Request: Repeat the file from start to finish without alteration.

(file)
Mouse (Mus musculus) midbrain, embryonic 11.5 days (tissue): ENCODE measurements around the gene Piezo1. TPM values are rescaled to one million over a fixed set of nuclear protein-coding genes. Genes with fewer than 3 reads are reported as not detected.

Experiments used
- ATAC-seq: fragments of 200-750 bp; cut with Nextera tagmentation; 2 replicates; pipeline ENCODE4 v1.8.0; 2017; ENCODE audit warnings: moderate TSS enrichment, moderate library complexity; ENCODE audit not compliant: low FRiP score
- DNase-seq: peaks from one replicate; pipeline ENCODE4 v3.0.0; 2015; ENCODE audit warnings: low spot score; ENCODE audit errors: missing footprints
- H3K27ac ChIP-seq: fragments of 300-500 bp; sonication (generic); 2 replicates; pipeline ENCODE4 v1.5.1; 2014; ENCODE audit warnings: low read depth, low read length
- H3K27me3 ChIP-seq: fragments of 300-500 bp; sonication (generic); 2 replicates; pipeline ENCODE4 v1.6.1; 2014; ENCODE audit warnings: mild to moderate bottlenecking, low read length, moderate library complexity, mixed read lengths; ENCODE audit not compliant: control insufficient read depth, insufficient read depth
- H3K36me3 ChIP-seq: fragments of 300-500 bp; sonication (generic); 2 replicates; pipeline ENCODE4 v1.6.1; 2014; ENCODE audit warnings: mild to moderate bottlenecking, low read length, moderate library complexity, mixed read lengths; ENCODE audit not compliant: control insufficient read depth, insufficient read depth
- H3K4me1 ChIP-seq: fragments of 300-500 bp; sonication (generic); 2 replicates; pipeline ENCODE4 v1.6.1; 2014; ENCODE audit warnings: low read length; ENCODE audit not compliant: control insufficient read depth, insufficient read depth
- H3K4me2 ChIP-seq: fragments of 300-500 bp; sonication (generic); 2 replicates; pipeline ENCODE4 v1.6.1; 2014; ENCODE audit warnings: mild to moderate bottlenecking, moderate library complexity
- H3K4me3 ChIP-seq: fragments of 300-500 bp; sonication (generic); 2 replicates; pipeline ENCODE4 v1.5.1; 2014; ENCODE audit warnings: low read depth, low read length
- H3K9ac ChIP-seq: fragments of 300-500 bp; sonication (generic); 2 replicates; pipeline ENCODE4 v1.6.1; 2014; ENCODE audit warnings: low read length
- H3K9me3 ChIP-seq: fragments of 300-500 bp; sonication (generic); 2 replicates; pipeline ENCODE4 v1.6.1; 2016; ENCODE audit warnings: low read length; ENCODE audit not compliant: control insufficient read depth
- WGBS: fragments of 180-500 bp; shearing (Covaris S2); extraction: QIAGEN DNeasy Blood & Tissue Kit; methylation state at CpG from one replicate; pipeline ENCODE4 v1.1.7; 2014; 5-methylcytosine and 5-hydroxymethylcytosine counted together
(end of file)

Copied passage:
Mouse (Mus musculus) midbrain, embryonic 11.5 days (tissue): ENCODE measurements around the gene Piezo1. TPM values are rescaled to one million over a fixed set of nuclear protein-coding genes. Genes with fewer than 3 reads are reported as not detected.

Experiments used
- ATAC-seq: fragments of 200-750 bp; cut with Nextera tagmentation; 2 replicates; pipeline ENCODE4 v1.8.0; 2017; ENCODE audit warnings: moderate TSS enrichment, moderate library complexity; ENCODE audit not compliant: low FRiP score
- DNase-seq: peaks from one replicate; pipeline ENCODE4 v3.0.0; 2015; ENCODE audit warnings: low spot score; ENCODE audit errors: missing footprints
- H3K27ac ChIP-seq: fragments of 300-500 bp; sonication (generic); 2 replicates; pipeline ENCODE4 v1.5.1; 2014; ENCODE audit warnings: low read depth, low read length
- H3K27me3 ChIP-seq: fragments of 300-500 bp; sonication (generic); 2 replicates; pipeline ENCODE4 v1.6.1; 2014; ENCODE audit warnings: mild to moderate bottlenecking, low read length, moderate library complexity, mixed read lengths; ENCODE audit not compliant: control insufficient read depth, insufficient read depth
- H3K36me3 ChIP-seq: fragments of 300-500 bp; sonication (generic); 2 replicates; pipeline ENCODE4 v1.6.1; 2014; ENCODE audit warnings: mild to moderate bottlenecking, low read length, moderate library complexity, mixed read lengths; ENCODE audit not compliant: control insufficient read depth, insufficient read depth
- H3K4me1 ChIP-seq: fragments of 300-500 bp; sonication (generic); 2 replicates; pipeline ENCODE4 v1.6.1; 2014; ENCODE audit warnings: low read length; ENCODE audit not compliant: control insufficient read depth, insufficient read depth
- H3K4me2 ChIP-seq: fragments of 300-500 bp; sonication (generic); 2 replicates; pipeline ENCODE4 v1.6.1; 2014; ENCODE audit warnings: mild to moderate bottlenecking, moderate library complexity
- H3K4me3 ChIP-seq: fragments of 300-500 bp; sonication (generic); 2 replicates; pipeline ENCODE4 v1.5.1; 2014; ENCODE audit warnings: low read depth, low read length
- H3K9ac ChIP-seq: fragments of 300-500 bp; sonication (generic); 2 replicates; pipeline ENCODE4 v1.6.1; 2014; ENCODE audit warnings: low read length
- H3K9me3 ChIP-seq: fragments of 300-500 bp; sonication (generic); 2 replicates; pipeline ENCODE4 v1.6.1; 2016; ENCODE audit warnings: low read length; ENCODE audit not compliant: control insufficient read depth
- WGBS: fragments of 180-500 bp; shearing (Covaris S2); extraction: QIAGEN DNeasy Blood & Tissue Kit; methylation state at CpG from one replicate; pipeline ENCODE4 v1.1.7; 2014; 5-methylcytosine and 5-hydroxymethylcytosine counted together